Who We Are, What We Do
The Bee Girl organization is a nonprofit with a mission to educate and inspire communities to conserve bees, their flowers, and our countryside. The organization, founded by Sarah Red-Laird, aims to conserve our bees by educating people, especially kids, on bees’ importance through our programs focused on community classes and events. We have also formed unique and important partnerships with universities, public land managers, and private companies to conduct bee heath and habitat research. The Bee Girl Organization engages with communities across the nation, and the globe, spreading knowledge and bringing a sense of wonder from the hive to the people.
We envision a future where kids frolic in pastures of flowers, buzzing with bees, alongside profitable family farmers and ranchers. Through our research projects and education programs we are regenerating soil, bees, and communities.
Our Worker Bees
Founder and Executive Director
Sarah is a graduate of the University of Montana's College of Forestry and Conservation with a degree in Resource Conservation, focused on community collaboration and environmental policy. Sarah also serves as the “Kids and Bees” program director for the American Beekeeping Federation. In addition, she is well into her tenure as the Western Apicultural Society’s 42nd president. To see her commitment to good policy and community collaborations realized, she also serves as president of the Northwest Farmers Union. When she is not tirelessly working with bees, beekeepers, kids, farmers and ranchers, and policy makers, Sarah loves to read historical fiction, work with rescued horses, ride her bike, hike in the hills, and see new places, things, and people.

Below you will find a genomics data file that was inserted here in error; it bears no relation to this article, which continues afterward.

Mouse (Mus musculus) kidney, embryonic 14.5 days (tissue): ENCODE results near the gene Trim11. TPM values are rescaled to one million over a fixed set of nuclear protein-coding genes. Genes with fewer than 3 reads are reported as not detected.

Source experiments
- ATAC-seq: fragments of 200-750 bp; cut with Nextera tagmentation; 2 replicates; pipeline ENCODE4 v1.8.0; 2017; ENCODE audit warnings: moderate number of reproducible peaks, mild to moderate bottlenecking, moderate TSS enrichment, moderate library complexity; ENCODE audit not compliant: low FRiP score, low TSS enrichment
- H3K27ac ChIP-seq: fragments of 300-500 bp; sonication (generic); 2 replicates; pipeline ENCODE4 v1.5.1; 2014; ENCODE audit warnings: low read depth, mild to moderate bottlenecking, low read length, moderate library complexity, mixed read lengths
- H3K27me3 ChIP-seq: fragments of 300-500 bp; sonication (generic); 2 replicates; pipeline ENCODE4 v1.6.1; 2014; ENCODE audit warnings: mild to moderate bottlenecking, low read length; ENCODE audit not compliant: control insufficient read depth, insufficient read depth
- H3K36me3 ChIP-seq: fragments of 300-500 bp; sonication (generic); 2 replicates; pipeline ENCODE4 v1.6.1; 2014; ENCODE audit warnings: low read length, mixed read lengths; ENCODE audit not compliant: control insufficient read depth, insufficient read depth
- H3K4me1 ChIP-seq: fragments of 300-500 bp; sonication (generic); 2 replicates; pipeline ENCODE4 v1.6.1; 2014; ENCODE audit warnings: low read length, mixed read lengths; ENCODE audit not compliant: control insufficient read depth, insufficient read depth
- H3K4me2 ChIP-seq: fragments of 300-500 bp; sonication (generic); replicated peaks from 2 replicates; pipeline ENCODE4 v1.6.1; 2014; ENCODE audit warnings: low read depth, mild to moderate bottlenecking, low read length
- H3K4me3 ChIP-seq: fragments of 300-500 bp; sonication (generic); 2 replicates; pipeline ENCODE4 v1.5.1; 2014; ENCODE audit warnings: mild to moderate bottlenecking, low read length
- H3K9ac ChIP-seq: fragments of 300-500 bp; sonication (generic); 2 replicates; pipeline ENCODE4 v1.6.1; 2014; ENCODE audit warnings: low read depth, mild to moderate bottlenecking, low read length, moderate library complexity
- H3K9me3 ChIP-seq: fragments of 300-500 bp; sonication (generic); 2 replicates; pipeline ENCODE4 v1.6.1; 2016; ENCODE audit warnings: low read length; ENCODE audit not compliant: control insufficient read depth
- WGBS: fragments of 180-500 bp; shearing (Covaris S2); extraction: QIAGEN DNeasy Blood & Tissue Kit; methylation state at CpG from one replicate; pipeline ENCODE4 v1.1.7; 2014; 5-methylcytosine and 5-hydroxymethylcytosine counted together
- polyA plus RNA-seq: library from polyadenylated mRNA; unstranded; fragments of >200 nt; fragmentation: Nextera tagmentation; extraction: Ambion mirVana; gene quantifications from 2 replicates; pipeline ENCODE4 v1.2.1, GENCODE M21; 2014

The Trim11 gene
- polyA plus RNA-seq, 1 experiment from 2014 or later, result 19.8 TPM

Phylicia grew up in the Midwest and has always loved nature. A fond memory she has about bees is when she was little and was helping her dad, a park ranger, around the park when they discovered a tree had fallen across the road. They were going to cut the tree up to remove it, but discovered a nest of honeybees living inside. Phylicia’s dad called a local beekeeper to come and remove the bees. While the beekeeper was looking at the nest, he picked out a drone and placed it on Phylicia’s hand! The beekeeper assured her that she wouldn’t get stung! She was intrigued and fascinated with this amazing little insect! Little did she know 20 years later she would be working for Bee Girl!